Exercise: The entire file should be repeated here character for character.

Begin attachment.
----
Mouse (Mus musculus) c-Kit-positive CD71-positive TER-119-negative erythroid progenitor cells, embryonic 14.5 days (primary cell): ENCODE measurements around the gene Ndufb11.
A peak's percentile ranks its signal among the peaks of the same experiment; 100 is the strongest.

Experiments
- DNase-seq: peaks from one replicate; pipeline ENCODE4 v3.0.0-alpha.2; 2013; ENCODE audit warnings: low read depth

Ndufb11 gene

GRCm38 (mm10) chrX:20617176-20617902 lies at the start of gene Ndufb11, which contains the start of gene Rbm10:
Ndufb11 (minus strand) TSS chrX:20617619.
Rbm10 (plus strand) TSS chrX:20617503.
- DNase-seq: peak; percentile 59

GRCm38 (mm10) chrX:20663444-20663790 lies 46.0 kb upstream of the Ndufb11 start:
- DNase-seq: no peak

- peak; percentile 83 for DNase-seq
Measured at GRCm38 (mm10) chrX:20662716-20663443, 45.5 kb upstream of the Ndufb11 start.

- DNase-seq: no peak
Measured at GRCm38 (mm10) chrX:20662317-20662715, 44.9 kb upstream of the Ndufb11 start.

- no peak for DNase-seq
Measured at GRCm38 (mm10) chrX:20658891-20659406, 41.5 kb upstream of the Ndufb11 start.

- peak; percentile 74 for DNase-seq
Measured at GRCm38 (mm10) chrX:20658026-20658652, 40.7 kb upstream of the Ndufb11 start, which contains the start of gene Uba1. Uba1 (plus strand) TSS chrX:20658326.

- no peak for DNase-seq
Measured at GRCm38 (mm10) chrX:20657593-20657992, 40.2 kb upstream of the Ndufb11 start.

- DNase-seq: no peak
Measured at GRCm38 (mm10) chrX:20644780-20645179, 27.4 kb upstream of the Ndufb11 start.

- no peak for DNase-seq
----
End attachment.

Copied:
Mouse (Mus musculus) c-Kit-positive CD71-positive TER-119-negative erythroid progenitor cells, embryonic 14.5 days (primary cell): ENCODE measurements around the gene Ndufb11.
A peak's percentile ranks its signal among the peaks of the same experiment; 100 is the strongest.

Experiments
- DNase-seq: peaks from one replicate; pipeline ENCODE4 v3.0.0-alpha.2; 2013; ENCODE audit warnings: low read depth

Ndufb11 gene

GRCm38 (mm10) chrX:20617176-20617902 lies at the start of gene Ndufb11, which contains the start of gene Rbm10:
Ndufb11 (minus strand) TSS chrX:20617619.
Rbm10 (plus strand) TSS chrX:20617503.
- DNase-seq: peak; percentile 59

GRCm38 (mm10) chrX:20663444-20663790 lies 46.0 kb upstream of the Ndufb11 start:
- DNase-seq: no peak

- peak; percentile 83 for DNase-seq
Measured at GRCm38 (mm10) chrX:20662716-20663443, 45.5 kb upstream of the Ndufb11 start.

- DNase-seq: no peak
Measured at GRCm38 (mm10) chrX:20662317-20662715, 44.9 kb upstream of the Ndufb11 start.

- no peak for DNase-seq
Measured at GRCm38 (mm10) chrX:20658891-20659406, 41.5 kb upstream of the Ndufb11 start.

- peak; percentile 74 for DNase-seq
Measured at GRCm38 (mm10) chrX:20658026-20658652, 40.7 kb upstream of the Ndufb11 start, which contains the start of gene Uba1. Uba1 (plus strand) TSS chrX:20658326.

- no peak for DNase-seq
Measured at GRCm38 (mm10) chrX:20657593-20657992, 40.2 kb upstream of the Ndufb11 start.

- DNase-seq: no peak
Measured at GRCm38 (mm10) chrX:20644780-20645179, 27.4 kb upstream of the Ndufb11 start.

- no peak for DNase-seq